Currently, only between a dozen and 20 skilled mountaineers are able to reach the summit of Mont Blanc each day compared to 100-120 usually, says Olivier Grebert, president of the Compagnie des guides de Chamonix.

Cancelled races are postponed, reimbursed or redirected to other routes and the firm takes the opportunity to do a bit of education with those who, for example, want to climb the summit “for their 40th birthday”.

“This ascent must be part of a mountaineering career,” explains Grebert: “Mont Blanc sometimes has the reputation of being an easy ascent but it’s not the case, this year even more so.”

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How 2022 compares to Europe’s hottest summers

In just over two decades, Europe has experienced its five hottest summers since 1500. As temperatures rise above 40C across Europe this week here's a look at the history of recent heatwaves that have hit the continent.

How 2022 compares to Europe's hottest summers

Europe’s increasingly frequent heatwaves are back under the spotlight over devastating wildfires and with sweltering temperatures forecast to hit record highs in Britain and France this week.

On Monday July 18th the European Commission warned that more than half of the EU territory was a risk of suffering a drought due to the lack of recent rainfall and the scorching temperatures.

2022: Double trouble

A heatwave engulfing western Europe, the second in a month, sparks huge wildfires and threatens to smash records in Britain and France.

Fires in France, Greece, Portugal and Spain force thousands of residents and tourists to flee and kill several people, including a Spanish shepherd and a firefighter.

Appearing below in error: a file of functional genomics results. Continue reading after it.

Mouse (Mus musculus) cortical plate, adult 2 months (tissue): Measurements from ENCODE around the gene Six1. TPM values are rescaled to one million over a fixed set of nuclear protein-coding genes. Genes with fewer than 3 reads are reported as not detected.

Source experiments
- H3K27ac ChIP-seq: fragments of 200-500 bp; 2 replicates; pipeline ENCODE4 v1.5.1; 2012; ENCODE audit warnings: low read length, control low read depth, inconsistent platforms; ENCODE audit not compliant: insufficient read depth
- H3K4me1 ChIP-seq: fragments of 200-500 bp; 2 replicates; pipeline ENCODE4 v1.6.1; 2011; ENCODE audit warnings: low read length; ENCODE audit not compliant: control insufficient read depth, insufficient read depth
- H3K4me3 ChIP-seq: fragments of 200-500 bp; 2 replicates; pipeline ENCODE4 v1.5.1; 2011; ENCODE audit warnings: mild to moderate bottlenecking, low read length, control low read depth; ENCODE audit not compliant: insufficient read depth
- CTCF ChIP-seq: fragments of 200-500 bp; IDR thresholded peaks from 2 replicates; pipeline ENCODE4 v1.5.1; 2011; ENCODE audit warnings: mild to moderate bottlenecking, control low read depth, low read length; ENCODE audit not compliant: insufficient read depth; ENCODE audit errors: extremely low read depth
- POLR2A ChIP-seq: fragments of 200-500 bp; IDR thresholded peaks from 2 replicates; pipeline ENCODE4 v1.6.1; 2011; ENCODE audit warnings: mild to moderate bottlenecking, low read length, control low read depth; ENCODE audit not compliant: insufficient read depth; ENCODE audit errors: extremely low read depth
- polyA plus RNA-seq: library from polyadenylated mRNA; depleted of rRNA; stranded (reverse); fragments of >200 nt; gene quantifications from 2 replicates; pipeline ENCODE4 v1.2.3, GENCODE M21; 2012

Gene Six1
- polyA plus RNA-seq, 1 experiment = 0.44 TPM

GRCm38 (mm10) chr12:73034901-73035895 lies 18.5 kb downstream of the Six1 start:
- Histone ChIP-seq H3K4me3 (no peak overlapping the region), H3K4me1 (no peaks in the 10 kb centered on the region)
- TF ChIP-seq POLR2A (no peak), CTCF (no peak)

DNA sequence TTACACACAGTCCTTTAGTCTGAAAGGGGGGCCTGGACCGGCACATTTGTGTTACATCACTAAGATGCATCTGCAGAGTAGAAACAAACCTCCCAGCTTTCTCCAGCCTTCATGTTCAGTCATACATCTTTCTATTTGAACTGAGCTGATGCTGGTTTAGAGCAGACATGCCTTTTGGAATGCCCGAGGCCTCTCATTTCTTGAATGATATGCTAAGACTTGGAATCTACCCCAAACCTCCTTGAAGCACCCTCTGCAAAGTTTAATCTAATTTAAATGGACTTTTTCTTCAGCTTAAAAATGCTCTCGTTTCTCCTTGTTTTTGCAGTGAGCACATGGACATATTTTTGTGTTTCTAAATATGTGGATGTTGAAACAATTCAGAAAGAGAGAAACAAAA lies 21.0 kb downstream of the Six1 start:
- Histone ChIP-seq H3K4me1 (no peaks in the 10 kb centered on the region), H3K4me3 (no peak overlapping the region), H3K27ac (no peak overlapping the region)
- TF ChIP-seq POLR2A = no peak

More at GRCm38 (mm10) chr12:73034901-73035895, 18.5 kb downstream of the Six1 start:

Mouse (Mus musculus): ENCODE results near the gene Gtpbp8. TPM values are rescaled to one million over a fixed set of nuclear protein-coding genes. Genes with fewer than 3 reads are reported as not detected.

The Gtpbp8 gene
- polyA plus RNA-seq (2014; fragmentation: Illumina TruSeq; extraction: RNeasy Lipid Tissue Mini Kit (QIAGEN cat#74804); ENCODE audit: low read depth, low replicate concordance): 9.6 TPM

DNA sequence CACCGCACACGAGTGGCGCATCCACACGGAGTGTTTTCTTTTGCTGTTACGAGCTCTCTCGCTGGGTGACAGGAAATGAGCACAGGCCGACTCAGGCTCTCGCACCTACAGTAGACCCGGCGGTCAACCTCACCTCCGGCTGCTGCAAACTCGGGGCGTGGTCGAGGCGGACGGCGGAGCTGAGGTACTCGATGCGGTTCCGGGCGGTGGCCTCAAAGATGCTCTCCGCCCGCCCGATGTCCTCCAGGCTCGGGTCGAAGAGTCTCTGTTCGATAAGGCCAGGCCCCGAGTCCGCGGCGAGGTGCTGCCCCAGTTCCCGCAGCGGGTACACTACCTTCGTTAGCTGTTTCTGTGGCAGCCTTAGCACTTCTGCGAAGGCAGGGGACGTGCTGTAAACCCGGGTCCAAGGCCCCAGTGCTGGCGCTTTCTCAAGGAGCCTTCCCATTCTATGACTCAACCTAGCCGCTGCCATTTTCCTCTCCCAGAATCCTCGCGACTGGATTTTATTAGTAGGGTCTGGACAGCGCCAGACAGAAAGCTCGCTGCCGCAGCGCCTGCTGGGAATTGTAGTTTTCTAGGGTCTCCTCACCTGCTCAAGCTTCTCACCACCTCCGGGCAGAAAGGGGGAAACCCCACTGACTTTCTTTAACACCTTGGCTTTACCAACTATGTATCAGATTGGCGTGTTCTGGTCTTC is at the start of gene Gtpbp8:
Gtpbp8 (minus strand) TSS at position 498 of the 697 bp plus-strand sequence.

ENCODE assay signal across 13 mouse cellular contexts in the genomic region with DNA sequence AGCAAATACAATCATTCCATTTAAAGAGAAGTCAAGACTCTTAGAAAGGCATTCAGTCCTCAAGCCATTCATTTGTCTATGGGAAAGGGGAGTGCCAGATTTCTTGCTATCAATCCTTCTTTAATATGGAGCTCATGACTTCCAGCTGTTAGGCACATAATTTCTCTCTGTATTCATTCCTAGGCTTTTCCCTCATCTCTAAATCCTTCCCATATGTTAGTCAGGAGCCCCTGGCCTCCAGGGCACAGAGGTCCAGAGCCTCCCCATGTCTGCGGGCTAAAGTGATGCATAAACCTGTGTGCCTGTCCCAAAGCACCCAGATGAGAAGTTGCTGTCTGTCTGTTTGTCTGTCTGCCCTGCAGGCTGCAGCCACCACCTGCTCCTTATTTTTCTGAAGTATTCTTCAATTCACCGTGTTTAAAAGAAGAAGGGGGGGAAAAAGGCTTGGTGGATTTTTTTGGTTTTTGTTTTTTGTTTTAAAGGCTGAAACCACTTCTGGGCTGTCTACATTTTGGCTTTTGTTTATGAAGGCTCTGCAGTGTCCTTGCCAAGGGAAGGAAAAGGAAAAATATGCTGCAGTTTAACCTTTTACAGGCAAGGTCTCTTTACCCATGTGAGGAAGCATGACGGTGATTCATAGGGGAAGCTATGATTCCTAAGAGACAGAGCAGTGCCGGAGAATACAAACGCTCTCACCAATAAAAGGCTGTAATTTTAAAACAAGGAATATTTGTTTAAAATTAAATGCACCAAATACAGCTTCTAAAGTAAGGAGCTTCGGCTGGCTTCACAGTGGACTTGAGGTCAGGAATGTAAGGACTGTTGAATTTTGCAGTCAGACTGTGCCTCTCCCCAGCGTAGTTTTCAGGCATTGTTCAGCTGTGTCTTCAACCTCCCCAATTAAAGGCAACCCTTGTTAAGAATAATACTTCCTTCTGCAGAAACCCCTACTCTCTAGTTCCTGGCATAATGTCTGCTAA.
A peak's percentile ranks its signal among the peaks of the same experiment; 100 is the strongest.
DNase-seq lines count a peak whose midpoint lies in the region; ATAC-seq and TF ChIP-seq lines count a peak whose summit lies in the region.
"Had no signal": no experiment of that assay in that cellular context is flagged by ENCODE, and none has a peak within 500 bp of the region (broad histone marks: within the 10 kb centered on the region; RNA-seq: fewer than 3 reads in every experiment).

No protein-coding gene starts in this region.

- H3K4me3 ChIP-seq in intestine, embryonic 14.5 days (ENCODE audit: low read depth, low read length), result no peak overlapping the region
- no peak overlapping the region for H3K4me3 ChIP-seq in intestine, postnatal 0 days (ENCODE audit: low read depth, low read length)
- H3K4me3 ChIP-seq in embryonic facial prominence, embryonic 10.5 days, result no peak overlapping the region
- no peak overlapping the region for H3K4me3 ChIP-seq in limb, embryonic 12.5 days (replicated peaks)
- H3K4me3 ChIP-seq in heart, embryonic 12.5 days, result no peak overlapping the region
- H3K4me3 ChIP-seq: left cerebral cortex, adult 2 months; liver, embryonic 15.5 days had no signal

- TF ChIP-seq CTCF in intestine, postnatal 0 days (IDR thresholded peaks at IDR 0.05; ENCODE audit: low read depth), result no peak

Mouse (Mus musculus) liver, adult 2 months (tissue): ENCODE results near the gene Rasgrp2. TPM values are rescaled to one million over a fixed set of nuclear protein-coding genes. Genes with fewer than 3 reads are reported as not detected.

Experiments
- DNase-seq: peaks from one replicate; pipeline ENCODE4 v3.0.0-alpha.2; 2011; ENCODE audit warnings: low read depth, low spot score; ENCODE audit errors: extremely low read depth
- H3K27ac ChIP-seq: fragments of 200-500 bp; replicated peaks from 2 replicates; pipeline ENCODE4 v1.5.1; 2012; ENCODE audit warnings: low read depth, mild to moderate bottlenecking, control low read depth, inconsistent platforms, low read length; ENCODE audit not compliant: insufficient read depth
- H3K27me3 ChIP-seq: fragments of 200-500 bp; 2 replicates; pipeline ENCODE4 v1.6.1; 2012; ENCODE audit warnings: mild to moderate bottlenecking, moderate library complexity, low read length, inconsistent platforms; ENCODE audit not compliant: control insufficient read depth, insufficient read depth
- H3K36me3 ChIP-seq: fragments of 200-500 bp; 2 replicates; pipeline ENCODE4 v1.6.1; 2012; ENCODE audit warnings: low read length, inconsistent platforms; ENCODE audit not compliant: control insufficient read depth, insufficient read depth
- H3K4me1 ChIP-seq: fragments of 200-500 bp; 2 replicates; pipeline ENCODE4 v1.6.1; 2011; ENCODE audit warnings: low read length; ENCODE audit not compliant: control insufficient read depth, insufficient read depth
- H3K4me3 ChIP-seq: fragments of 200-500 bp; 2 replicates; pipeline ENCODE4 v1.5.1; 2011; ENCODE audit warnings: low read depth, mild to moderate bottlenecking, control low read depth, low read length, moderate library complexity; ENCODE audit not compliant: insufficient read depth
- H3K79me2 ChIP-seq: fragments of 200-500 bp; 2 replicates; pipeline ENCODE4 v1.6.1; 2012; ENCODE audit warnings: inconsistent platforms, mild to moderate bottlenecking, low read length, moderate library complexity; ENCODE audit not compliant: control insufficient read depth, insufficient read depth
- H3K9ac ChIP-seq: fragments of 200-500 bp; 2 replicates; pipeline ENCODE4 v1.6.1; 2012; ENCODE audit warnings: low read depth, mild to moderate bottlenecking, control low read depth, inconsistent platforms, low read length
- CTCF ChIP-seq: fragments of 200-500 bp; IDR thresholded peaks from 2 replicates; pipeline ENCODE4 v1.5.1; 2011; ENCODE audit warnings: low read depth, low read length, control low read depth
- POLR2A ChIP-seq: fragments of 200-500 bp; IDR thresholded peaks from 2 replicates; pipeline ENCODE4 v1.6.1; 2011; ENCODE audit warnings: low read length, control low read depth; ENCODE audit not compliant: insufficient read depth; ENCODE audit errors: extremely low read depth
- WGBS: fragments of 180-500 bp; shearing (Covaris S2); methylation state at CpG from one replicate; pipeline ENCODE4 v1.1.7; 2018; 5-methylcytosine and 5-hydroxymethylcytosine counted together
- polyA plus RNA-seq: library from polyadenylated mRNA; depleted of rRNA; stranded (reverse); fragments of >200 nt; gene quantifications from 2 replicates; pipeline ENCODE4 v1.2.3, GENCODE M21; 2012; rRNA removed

Firefighters stand on a road as heavy smoke is seen in the background during forest fires near the city of Origne, south-western France, on July 17, 2022. (Photo by Philippe LOPEZ / AFP)

Britain braces for an all-time high of 40 degrees Celsius (104 degrees Fahrenheit) or more. Brittany in France could also register similar temperatures in what would be a regional record.

The weather warnings come hot on the heels of a scorching spell in June, where parts of Europe, from Spain to Germany, sizzled at unseasonal highs of between 40C to 43C.

2021: Hottest ever

Last year is Europe’s hottest summer on record, according to the European climate change monitoring service Copernicus.

Between late July and early August 2021, Greece endures what Prime Minister Kyriakos Mitsotakis calls the country’s worst heatwave in over 30 years, with temperatures hitting 45C in some regions. In Spain, temperatures reach 47C in parts of the south, according to national weather agency AEMET.

A helicopter drops water as fires rage in Navalmoral de la Sierra near Avila at center of Spain on August 16, 2021. (Photo by CESAR MANSO / AFP)

The heat and drought spark large wildfires along the Mediterranean, from Turkey and Greece to Italy and Spain.

2019: Northern Europe swelters